Proof That God Loves Us (and Wants Us to Drink Local)

CBR_Logo2Illinois Wines & Wineries:
The Essential Guide
by Clara Orban

September is Illinois Wine Month (one of the worthy things former Governor Rod Blagojevich instituted before being sent off to jail), so the timing seems ripe for a look at Illinois Wines & Wineries by DePaul University professor Clara Orban.

Although most people wouldn’t think first of Illinois as a great wine-producing state, as it happens, the Land of Lincoln is home to more than 125 vineyards and wineries. In fact, as Orban notes, the wine culture here is more than a century old, really taking hold in the early twenty-first century, although its roots were laid in the eighteenth century. Before Prohibition all but destroyed the wine culture (not just in Illinois, but across the Orban Wineriescountry), Illinois was the fourth largest wine-producing state in the Union. Today, Illinois’s wineries and vineyards represent a $253 million industry.

Orban, a professor of French and Italian and a certified sommelier, shares an easily digestible history of Illinois’s wine-producing roots in this handy guide. In addition to tackling the history of wine and vineyards in Illinois, Orban explains the basics of wine production as well as information about bottles, stoppers, and labels. She also dives into issues relating to purchasing, storing, and tasting wine, and she discusses more than two dozen varieties of Illinois grapes. Readers also will find suggestions for food and wine pairings in these pages, and a glossary and index help round-out the information. In these five short chapters, Orban covers a vast topic in an accessible way, providing something for wine novices, enthusiasts, and experts alike.

The bulk of the book—about 75 percent—is dedicated to profiles of various Illinois wineries and vineyards. This section is arranged by region, with the state divided into four sections: northern, central, south central, and southern. Roughly a hundred wineries and vineyards are profiled, with each profile providing such information as a brief history of the venue, information about the owners, details about grapes and wines available, and contact information and directions.

Illinois Wines & Wineries is more informative than evaluative; Orban presents the information in a rather matter-of-fact way with little in the way of editorializing. Readers won’t find insight in these pages about her favorite wines or vineyards. Rather, the guide presents details in an objective manner, providing readers with an easy-to-understand handbook to touring Illinois wine country from north to south.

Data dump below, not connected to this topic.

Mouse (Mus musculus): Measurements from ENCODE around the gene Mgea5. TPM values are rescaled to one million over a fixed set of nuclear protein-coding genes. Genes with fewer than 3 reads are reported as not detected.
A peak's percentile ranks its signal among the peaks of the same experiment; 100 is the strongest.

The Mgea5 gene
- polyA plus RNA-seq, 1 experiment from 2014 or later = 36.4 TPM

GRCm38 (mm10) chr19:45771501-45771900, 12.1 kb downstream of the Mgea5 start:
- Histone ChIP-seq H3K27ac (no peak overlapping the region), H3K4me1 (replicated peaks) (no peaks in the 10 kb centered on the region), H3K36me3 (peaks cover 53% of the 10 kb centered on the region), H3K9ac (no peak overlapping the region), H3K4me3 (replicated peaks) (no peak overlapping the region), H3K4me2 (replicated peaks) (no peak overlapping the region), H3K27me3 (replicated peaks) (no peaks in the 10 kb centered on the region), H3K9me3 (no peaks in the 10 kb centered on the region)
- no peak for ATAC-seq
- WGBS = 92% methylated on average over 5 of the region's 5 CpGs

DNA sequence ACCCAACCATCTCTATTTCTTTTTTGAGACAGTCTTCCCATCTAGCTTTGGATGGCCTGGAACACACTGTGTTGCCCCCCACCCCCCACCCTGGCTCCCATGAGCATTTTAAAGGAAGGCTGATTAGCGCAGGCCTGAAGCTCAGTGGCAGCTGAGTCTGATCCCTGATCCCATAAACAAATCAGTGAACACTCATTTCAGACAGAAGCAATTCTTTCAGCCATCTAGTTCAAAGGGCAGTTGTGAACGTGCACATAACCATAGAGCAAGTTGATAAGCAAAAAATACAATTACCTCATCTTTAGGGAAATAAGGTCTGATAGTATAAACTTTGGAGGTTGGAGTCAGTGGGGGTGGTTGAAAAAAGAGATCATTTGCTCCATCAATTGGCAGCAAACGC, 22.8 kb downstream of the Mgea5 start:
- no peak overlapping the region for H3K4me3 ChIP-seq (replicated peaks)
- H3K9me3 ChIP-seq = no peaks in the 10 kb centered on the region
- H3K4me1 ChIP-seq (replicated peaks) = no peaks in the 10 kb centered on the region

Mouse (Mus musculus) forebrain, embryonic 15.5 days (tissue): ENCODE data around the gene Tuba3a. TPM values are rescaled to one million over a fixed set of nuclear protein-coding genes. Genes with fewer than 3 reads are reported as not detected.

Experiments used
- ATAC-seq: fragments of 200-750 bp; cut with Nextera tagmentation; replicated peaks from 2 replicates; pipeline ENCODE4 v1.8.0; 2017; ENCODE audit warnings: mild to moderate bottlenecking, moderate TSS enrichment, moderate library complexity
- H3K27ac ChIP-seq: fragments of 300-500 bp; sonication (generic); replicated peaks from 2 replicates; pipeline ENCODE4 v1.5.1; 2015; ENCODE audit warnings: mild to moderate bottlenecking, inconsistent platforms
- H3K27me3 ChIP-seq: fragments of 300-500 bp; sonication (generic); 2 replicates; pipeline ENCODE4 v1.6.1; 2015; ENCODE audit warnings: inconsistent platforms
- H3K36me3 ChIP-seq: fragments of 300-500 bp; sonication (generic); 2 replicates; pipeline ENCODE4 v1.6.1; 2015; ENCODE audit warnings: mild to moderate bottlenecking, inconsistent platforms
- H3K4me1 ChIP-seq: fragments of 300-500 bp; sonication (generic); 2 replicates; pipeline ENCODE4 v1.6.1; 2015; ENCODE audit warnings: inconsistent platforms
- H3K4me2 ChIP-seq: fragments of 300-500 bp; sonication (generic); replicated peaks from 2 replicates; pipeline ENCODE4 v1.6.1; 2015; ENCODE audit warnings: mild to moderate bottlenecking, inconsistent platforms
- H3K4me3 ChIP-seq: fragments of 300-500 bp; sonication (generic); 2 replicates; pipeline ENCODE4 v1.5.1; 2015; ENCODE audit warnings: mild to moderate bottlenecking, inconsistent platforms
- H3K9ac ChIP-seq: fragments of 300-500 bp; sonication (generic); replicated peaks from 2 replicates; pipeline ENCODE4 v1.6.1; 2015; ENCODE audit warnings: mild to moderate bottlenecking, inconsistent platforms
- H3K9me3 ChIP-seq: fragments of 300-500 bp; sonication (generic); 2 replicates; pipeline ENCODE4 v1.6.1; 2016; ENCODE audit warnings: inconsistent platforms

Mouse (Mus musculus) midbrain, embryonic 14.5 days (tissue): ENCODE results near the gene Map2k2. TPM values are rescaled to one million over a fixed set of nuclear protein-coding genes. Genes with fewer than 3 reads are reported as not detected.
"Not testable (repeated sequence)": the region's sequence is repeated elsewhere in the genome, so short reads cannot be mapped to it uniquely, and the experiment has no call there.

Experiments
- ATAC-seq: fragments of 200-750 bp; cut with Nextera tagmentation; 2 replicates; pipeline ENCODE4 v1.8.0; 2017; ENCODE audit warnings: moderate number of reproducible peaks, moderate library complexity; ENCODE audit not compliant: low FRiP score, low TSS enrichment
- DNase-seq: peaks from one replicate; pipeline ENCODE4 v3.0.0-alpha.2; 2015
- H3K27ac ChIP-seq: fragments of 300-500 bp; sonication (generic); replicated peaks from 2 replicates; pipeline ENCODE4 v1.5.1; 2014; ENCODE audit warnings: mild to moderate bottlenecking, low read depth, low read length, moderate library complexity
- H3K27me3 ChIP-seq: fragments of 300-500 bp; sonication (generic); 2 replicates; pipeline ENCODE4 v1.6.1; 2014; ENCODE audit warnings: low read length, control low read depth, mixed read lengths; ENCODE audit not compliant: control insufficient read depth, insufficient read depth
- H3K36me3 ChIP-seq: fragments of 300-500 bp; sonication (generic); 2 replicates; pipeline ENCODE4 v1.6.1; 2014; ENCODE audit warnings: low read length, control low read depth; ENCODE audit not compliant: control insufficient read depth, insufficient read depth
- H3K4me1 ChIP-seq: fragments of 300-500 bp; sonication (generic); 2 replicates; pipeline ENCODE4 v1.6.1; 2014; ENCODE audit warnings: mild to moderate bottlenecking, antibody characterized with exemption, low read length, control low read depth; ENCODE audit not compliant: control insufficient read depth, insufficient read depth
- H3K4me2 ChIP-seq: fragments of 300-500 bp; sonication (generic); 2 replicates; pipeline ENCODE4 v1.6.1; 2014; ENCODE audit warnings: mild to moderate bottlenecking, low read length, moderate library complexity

That’s not to say that Illinois Wines & Wineries is dull or flat. To the contrary, Orban has packed this manageable volume with interesting details about grape varieties, wineries, vineyards, soil, owners, and on and on. In the many concise profiles, readers will learn details such as the fact that City Winery in Chicago was the first operational winery within city limits. They’ll learn that Lynfred Winery, headquartered in Roselle, is the oldest continually operating winery in Illinois. And, they’ll learn that Baxter’s Vineyard in Nauvoo was the first winery in the state, having been established in 1857.

Although one certainly could read Illinois Wines & Wineries from cover to cover in one sitting, this is a guide meant to be referred to time and time again. Wine enthusiasts who enjoy visiting wineries and vineyards can easily use the guide to plan routes for day trips or weekends. Those who are looking for longer trips will find the regional sections and accompanying maps useful for planning wine-oriented vacations.

With the locovore movement gaining more and more traction seemingly every day, foodies might well think about drinking local as well. In Illinois Wines & Wineries, Orban provides readers with a wealth of information about local wines that can grace their tables at home as well as those that can be found in restaurants and wine shops across the state.

Packed with about 150 color photographs, the guide is as pretty to thumb through as it is easy to read. Orban has in Illinois Wines & Wineries provided readers with a handy guide that should be read, saved, and perhaps even tossed in the glove compartment for easy reference when driving around Illinois in search of a good bottle of wine.

Four-Star Review

June 2014, SIU Press
Local Interest
$22.95, paperback, 204 pages
ISBN: 978-0-8093-3344-8

—Reviewed by Kelli Christiansen

Learn more about the book.
Learn more about the author.

“Wine is constant proof that God loves us and wants to see us happy.”
—Benjamin Franklin


1 Comment

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One response to “Proof That God Loves Us (and Wants Us to Drink Local)

  1. Pingback: CBR’s Best Books of 2014 | Chicago Book Review

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